Warren Calls for Stronger Ransomware Law


U.S. Sen. Elizabeth Warren and Rep. Deborah Ross have introduced legislation that gives the Department of Homeland Security more data on ransomware payments.

The Ransomware Disclosure Act, introduced Wednesday (Oct. 6), is designed to provide a greater understanding of how cybercriminals operate and give a better picture of the overall ransomware threat.

“Ransomware attacks are skyrocketing, yet we lack critical data to go after cybercriminals,” said Warren, a Democrat from Massachusetts and 2020 presidential candidate.

“My bill with Congresswoman Ross would set disclosure requirements when ransoms are paid and allow us to learn how much money cybercriminals are siphoning from American entities to finance criminal enterprises — and help us go after them,” Warren said.

“Ransomware attacks are becoming more common every year, threatening our national security, economy, and critical infrastructure,” said Ross, a North Carolina Democrat.

“Unfortunately, because victims are not required to report attacks or payments to federal authorities, we lack the critical data necessary to understand these cybercriminal enterprises and counter these intrusions.”

Ransomware attacks in North America increased by 158 percent between 2019 and 2020, compared to a 62 percent rise worldwide.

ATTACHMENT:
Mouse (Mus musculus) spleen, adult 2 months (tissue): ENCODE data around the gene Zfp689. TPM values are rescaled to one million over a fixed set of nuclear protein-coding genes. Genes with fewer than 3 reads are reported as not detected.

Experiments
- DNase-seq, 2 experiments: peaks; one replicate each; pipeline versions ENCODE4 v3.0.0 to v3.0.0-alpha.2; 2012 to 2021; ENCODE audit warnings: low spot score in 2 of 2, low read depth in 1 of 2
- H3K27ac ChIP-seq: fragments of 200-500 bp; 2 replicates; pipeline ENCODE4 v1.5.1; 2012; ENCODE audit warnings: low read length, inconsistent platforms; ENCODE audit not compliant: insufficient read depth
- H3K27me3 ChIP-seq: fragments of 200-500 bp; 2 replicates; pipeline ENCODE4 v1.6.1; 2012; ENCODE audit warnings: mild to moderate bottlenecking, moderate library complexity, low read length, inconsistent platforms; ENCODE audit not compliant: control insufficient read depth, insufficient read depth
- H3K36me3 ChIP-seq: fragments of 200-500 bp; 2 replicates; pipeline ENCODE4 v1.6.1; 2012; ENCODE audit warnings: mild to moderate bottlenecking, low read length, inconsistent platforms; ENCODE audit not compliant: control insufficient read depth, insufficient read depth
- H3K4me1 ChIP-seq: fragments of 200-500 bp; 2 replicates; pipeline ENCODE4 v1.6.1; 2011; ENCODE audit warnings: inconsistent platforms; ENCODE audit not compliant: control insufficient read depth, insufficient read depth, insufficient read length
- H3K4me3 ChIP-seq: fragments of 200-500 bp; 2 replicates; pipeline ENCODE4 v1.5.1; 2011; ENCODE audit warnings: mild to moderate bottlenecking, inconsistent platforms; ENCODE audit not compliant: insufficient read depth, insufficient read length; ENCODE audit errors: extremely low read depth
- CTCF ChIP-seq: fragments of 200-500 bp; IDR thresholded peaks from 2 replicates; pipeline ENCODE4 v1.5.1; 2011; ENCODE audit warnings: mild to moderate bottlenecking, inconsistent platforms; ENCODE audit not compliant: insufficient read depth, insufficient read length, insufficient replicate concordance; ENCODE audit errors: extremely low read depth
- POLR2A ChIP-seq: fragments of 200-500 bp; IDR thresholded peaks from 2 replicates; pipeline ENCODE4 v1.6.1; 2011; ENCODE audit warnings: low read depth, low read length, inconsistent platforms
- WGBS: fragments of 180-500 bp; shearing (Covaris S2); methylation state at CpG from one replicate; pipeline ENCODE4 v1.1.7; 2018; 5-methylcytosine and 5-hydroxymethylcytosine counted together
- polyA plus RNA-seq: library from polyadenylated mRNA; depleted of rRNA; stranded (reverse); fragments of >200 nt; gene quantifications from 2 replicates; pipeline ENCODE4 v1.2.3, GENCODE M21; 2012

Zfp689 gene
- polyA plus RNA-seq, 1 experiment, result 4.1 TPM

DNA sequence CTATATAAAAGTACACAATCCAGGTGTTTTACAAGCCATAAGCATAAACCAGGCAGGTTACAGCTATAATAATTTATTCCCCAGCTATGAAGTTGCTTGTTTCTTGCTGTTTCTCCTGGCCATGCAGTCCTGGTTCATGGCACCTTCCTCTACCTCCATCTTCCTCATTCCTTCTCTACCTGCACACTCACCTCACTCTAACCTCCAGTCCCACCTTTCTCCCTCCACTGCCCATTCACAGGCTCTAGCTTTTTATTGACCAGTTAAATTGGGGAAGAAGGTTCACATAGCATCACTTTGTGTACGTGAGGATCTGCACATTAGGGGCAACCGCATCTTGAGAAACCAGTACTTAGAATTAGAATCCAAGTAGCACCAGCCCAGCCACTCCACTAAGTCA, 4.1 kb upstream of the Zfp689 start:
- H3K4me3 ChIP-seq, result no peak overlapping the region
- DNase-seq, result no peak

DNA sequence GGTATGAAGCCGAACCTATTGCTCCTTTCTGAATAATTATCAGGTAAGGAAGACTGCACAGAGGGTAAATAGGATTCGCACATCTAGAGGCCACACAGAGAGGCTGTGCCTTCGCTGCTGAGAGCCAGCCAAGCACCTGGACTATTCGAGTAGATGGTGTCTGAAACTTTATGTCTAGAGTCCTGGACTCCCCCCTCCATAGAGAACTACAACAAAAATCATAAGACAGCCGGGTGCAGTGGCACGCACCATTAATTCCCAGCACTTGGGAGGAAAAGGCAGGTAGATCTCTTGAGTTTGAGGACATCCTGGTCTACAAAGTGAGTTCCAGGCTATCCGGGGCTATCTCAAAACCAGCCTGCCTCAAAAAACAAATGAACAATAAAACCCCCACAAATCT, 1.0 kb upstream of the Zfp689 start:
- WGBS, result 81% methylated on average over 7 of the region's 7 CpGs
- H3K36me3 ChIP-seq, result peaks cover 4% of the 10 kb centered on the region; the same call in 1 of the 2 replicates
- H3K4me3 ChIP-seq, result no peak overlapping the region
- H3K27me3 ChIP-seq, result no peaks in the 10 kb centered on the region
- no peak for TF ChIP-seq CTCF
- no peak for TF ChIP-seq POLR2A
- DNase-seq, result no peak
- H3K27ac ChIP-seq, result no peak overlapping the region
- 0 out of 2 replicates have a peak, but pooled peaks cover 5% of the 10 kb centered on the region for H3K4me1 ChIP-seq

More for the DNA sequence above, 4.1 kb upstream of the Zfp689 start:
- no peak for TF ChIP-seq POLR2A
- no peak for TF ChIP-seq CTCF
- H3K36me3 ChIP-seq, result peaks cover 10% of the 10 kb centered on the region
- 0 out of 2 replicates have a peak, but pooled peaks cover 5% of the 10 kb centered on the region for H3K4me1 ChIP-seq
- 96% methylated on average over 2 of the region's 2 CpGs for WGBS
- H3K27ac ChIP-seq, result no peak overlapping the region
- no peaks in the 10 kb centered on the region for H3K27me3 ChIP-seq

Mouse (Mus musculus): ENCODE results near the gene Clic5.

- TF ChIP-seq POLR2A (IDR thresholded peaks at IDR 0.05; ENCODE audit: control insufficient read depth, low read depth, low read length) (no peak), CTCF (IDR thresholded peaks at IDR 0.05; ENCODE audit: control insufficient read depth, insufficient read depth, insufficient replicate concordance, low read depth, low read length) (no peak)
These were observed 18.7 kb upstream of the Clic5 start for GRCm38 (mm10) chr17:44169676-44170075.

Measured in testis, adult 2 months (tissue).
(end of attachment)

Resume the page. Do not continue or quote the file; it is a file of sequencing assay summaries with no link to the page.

The FBI received close to 2,500 complaints about ransomware in 2020, a 20 percent increase from the year before.

Some of these attacks have involved major pieces of infrastructure, such as the ones on the Colonial Pipeline, a crucial East Coast fuel source, and JBS, one of the country’s largest meat suppliers, leading the White House to institute a task force to deal with ransomware.

Read more: White House Ransomware Task Force Tries To Stem The Tide Of Attacks

The legislation by Warren and Ross will require companies and organizations that are ransomware victims to disclose information about ransom payments within 48 hours after the payment has been made, including the amount of ransom demanded and paid, the currency used for payment and any information about the entity demanding the ransom.

It would also require DHS to publicize the information disclosed during the previous year and set up a website where people can voluntarily report payments.